The parade will be featuring music from each era, and multi-cultural or historic costumes are encouraged for attendees.
After the parade the celebrations continue in Elgin park, where there will be a Hands-On-Exotic animal presentation, where participants of all ages can get up close with a variety of animals. There will also be animal balloons, Sparky and his friends from the fire department, a miniature train to ride, and the Superman show.
Following the festivities in Elgin Park, is the “Rock The Bridge” talent show, starting at 5:30. Contestants will be competing for a cash prize of $1,000.
The Country Music Association of Ontario’s 2016 Female Artist of The Year and Uxbridge native, Leah Daniels, will be hosting, as well as performing at the show.
“I would encourage people to come and enjoy the music,” Leah said. “You’re going to be supporting local artists. There is a wide variety of genres and ages. It’s going to be a great show. The town is unbelievable.”
Of 28 entrees to compete in the talent show, eight were selected to perform.
The event is open to all and has performers from ages 12 to 34.
Leah’s band will be backing up all the performers, as they play a song of the performer’s choice. Ms. Daniels says she will be performing her own original music to close out the show.
“It’s going to be an amazing day they have so much planned,” Leah said.
After the talent show, beginning at 7:00 p.m. are the official Canada Day ceremonies which will be led by the Legion Pipes and Drums. Local singer, Tanner Potter will then take the stage from 7:30 to 8:00 p.m.
Following the performances is the Active 150 Medal Ceremony at 8:15 p.m. During the ceremony hundreds of township residents will receive medals for their contributions to Canada and the community.
To end off the night there will be a fireworks display set to music. The township of Uxbridge encourages all residents to come out and participate in the celebrations.
Since 1853, the Port Perry Agricultural Society has been running Fairs in Scugog.
That year, Reach Township set about creating their own Agricultural Society known as The United Township of Reach and Scugog Agricultural Society and agreed to hold spring fairs in Prince Albert and Autumn Fairs in Epsom.
In 1862, Utica held its first Fair and in 1863 a fair was held in Port Perry. In 1867, the spring Fair was cancelled, and in 1869, the agricultural society decided to hold all fairs in Prince Albert. In the 1870s, the property adjacent to the Paxton Tate Foundry was loaned to the agricultural society for use for the Fair, but following a major downtown fire, the board decided to move out of the downtown area.
In 1886, the present Port Perry fairgrounds were purchased, and were known as the Central Ontario Fairgrounds, but following financial difficulty the site was purchased by the Port Perry Council.
The site changed hands a few times with the Regal Packing Company purchasing it in 1900, but following a fire at the factory the site was again purchased by the Port Perry Council and they leased it back to the agricultural society.
In 1908, the society adopted the name Port Perry, Reach and Scugog Agricultural Society, and the society decided to hold all fairs and meetings in Port Perry. In 1943, the agricultural society decided to hold the fair permanently on the Labour Day weekend.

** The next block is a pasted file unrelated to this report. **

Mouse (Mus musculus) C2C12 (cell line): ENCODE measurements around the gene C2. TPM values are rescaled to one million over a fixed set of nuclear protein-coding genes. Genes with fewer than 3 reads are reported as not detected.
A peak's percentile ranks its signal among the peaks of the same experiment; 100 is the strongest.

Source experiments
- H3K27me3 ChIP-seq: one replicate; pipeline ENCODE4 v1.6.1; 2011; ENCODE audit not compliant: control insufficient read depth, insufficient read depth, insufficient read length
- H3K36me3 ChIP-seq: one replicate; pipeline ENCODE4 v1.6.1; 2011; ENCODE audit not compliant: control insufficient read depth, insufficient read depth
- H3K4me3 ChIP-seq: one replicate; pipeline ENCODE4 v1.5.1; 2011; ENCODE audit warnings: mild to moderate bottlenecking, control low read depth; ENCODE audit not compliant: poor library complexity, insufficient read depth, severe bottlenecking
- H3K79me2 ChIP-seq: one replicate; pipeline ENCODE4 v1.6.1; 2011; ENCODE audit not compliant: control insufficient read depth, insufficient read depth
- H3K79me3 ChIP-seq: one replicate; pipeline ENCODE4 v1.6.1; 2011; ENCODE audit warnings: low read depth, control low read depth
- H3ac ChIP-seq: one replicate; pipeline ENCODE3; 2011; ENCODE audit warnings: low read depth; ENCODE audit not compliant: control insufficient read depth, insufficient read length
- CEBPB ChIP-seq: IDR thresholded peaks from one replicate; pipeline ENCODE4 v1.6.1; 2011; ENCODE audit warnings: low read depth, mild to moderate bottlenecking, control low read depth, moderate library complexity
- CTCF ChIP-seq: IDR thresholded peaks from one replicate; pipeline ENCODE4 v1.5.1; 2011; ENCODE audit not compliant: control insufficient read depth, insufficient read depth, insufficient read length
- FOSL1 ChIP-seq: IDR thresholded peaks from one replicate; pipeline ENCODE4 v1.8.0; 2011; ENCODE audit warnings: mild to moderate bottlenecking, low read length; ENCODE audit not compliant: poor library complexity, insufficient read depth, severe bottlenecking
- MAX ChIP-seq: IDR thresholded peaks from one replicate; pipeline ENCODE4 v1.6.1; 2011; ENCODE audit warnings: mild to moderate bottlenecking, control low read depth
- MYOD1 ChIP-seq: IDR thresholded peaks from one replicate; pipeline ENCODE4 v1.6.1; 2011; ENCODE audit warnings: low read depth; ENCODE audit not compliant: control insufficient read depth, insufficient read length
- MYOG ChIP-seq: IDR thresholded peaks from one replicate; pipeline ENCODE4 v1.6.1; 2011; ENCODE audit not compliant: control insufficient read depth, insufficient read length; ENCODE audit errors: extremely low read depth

In 2006, the Fair celebrated its 150 year anniversary. As of 2017, the Port Perry Fair has been operating for 161 years. This years fair is being run from Sept. 2nd until Sept. 4th.
St. John’s Presbyterian Church on 319 Queen Street, has served the community of Port Perry for over 160 years. Thousands of people have worshiped at the church, including some prominent figures throughout history.
Dr. Herbert Bruce was part of the congregation and founded Toronto’s Wellesley Hospital in 1911. As well, he served as the chief of medical staff in the Canadian army at the beginning of world war one. In 1914 he became lieutenant governor of the province of Ontario and held the position from 1932 to 1937.
Another prominent figure attending the church regularly was, Dr. Herbert Bruce’s classmate at Port Perry High School and life-long friend, Edwin R Campbell. During the same year as Wellesley Hospital was founded, Mr. Campbell became one of the founders of Chevrolet.
He was the first known escape slave from the U.S to reach Port Perry in 1867, and he became a member of St. John’s Presbyterian Church. His name was Samuel Stoutt and he was a well-regarded member of the church. Mr. Stoutt organized the town band and led it in parades.
Local author and historian, Paul Arculus said, “He was an important member of the congregation at St. Johns.”
During St. John’s time in Port Perry it has seen many advancements, such as the addition of an elevator and updating of the north end of the church.
The churches current mission is to glorify God and bless others through worship, witness, and work.
The Wagg Funeral Home building has been in Port Perry for 171 years. It initially started out as a furniture store when purchased by John W. Davis in 1846. The furniture store served Port Perry for over 55 years. John also served as the towns undertaker, when he originally bought the building.
In 1901 the Davis family sold the furniture store to William Henry Letcher who turned the building into a funeral home. William eventually passed on the business to his son Merle Letcher. After the death of Merle’s father, he sold the business to Archie McDermott in 1934. Archie had a chapel added in 1951 along with a casket room. Four years later Archie became business partners with Art Panabaker. Five years after the partnership was made, Archie’s son, Grant McDermott bought his father’s share of the business.
In 1981 Harold Wagg, purchased the business from Art and Grant. He ran the funeral home for 9 years and retired in 1990. The funeral home was then sold to Myles O’Riordan who had grown up in Aurora, Ontario and worked in Richmond Hill, as well as Toronto.
After purchasing the funeral home, he moved to Port Perry and has resided here ever since.
Wagg Funeral Home currently offers funeral planning, legal advice, merchandise, concierge services, obituary tributes, and 3D crystal tributes – relief portraits of loved ones carved, reverse relief style, in a medium of acrylic crystal, illuminated by LED lighting.
The location of the funeral home is 216 Queen Street, Port Perry.
To make an arrangement or find out more about their services call 905-985-2171, or visit their website at http://waggfuneralhome.com/.